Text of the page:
Many argued, however, that new projects should be chosen carefully - lest moviegoers grow fatigued of the genre again.
The path to victory for "Chicago" was cleared last year by Baz Luhrmann's frenetic pop-song romance "Moulin Rouge," which brought the musical back into style with critics and became the first live-action musical to earn a best-picture Oscar nomination in 22 years. The last musical to win was 1968's "Oliver!"
Martin Richards, who co-produced the original Broadway version of "Chicago" and spent more than 28 years trying to bring it to the screen, said his Oscar gives new momentum to other film-musical aspirations.
"There are two that I would like to do," he said backstage Sunday.
Among his dream projects is "Sweeney Todd," the Stephen Sondheim musical thriller about the murderous "demon barber of Fleet Street," a Victorian era barber who slits the throats of his London customers while his partner in crime disposes of the bodies by baking them into her meat pies.
Richards' other interest is an adaptation of the stage show "The Life," about gritty happenings in New York's Times Square.
But Richards warned that Hollywood shouldn't dilute the public's newfound enthusiasm for musicals by flooding cineplexes with hackneyed song and dance.
"I just hope that they don't do one musical after another just because it's the flavor of the week," he said.
Besides its six Oscars, "Chicago" is likely to motivate studios with its box-office success, having so far collected about $134 million.
Catherine Zeta-Jones, who won a supporting actress Oscar for her role in "Chicago" as a jazz star who fears losing her fame more than facing a murder charge, said she'd love to do it again but echoed Richards' plea for restraint.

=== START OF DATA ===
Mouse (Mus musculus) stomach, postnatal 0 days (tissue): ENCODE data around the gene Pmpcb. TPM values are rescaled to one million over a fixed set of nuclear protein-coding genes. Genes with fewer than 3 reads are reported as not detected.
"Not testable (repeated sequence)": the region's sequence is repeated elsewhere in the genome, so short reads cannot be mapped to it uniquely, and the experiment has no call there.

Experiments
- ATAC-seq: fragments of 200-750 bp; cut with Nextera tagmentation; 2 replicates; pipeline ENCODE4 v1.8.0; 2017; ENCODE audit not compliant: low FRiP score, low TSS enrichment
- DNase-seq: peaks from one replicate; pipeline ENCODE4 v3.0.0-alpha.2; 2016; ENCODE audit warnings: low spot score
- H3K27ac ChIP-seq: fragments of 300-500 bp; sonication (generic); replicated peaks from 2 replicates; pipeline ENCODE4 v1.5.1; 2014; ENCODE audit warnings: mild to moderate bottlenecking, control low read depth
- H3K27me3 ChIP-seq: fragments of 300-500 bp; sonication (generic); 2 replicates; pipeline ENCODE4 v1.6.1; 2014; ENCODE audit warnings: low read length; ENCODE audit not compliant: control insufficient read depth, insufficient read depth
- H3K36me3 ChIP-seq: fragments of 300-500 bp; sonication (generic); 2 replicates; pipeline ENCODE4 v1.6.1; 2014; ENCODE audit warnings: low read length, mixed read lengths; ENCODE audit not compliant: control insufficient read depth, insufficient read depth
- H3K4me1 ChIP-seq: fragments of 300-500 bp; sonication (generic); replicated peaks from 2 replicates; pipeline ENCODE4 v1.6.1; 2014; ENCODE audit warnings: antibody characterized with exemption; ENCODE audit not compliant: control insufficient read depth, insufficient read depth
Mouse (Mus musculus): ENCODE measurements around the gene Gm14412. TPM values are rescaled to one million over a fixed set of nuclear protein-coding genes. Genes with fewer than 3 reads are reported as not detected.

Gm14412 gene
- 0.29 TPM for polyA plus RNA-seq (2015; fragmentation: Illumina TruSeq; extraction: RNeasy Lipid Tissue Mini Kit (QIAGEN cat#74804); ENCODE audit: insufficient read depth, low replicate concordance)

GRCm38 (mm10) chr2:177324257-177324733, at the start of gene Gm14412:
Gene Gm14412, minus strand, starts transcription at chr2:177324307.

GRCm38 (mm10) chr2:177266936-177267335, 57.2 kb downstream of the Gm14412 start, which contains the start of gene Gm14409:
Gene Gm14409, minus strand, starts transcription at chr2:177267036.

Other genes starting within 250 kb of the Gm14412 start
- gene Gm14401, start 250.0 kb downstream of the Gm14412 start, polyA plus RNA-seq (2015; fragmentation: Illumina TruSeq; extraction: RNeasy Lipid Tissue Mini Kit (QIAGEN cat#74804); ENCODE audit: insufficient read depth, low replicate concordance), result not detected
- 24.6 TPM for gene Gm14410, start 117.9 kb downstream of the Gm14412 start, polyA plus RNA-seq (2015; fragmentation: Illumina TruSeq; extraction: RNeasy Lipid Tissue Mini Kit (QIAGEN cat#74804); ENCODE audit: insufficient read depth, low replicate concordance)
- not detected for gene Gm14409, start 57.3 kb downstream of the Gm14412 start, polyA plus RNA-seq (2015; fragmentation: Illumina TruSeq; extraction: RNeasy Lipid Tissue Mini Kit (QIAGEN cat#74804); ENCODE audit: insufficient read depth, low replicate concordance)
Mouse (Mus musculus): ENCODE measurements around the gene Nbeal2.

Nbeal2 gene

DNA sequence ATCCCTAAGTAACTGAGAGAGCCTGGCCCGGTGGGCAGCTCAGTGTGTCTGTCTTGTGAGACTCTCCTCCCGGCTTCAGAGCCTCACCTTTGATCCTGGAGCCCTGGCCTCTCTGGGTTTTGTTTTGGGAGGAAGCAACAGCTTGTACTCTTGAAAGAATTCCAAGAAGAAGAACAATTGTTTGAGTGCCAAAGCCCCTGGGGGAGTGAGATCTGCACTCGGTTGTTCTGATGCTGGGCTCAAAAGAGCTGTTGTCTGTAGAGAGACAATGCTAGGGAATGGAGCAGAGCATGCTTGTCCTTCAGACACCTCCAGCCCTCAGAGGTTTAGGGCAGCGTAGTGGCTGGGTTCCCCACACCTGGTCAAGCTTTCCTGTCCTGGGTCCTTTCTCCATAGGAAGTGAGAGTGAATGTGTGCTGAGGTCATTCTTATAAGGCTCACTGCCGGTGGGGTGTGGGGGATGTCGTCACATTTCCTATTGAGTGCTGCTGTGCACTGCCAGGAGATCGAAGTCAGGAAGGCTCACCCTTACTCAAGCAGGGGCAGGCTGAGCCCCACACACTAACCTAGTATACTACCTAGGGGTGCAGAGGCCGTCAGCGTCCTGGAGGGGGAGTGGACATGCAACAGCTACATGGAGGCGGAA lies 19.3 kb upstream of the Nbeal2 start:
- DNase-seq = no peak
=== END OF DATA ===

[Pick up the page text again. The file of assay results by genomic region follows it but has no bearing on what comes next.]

"Let's not have one every other month, but I would love to do another one just to have the ball I did on this movie," she said.
Clint Eastwood's "Unforgiven" revived the Western in 1992 and went on to win the best-picture Academy Award. It was followed by "Geronimo: An American Legend," and "Tombstone" (both 1993) until low-grade follow-ups like "Bad Girls" (1994) and "Posse" (1993) turned audiences off the genre again.
The Oscars for "Chicago" "will bring it up to the consciousness of the studios, where the money is," said Elliot Goldenthal, who won best score on Sunday for his work on "Frida."
"I think that people want to see full drama that includes music and dance. It's something that we really crave as another form of cinema," he said.
Goldenthal said the entertainment industry should focus on developing original projects instead of just reviving old stage musicals or having stars sing pop tunes in films.
He and wife Julie Taymor, who directed "Frida" and the Broadway version of Disney's "The Lion King," are currently developing their own new musical.
Miramax Pictures, which produced "Chicago," is now close to a deal to making a movie out of the gangster song-and-dance play "Guys and Dolls" and the company also owns the rights to Broadway's "Rent," spokesman Matthew Hiltzik said.
"Basically, 'Moulin Rouge' played a critical role reacquainting audiences with the movie musical," he said. "'Chicago' built on that success and the best-picture Oscar will serve as a seal of approval for even more younger audiences to see the films."
Peter O'Toole, who received an honorary Oscar on Sunday for his career spanning more than 40 years, suggested there would be little room for him in modern movie musicals. He starred in two flops that led to the genre's decline - 1969's "Goodbye, Mr. Chips" and 1972's "Man of La Mancha."
"All I know is that if I'm in it, then you'll be bankrupt," he joked.
By Anthony Breznican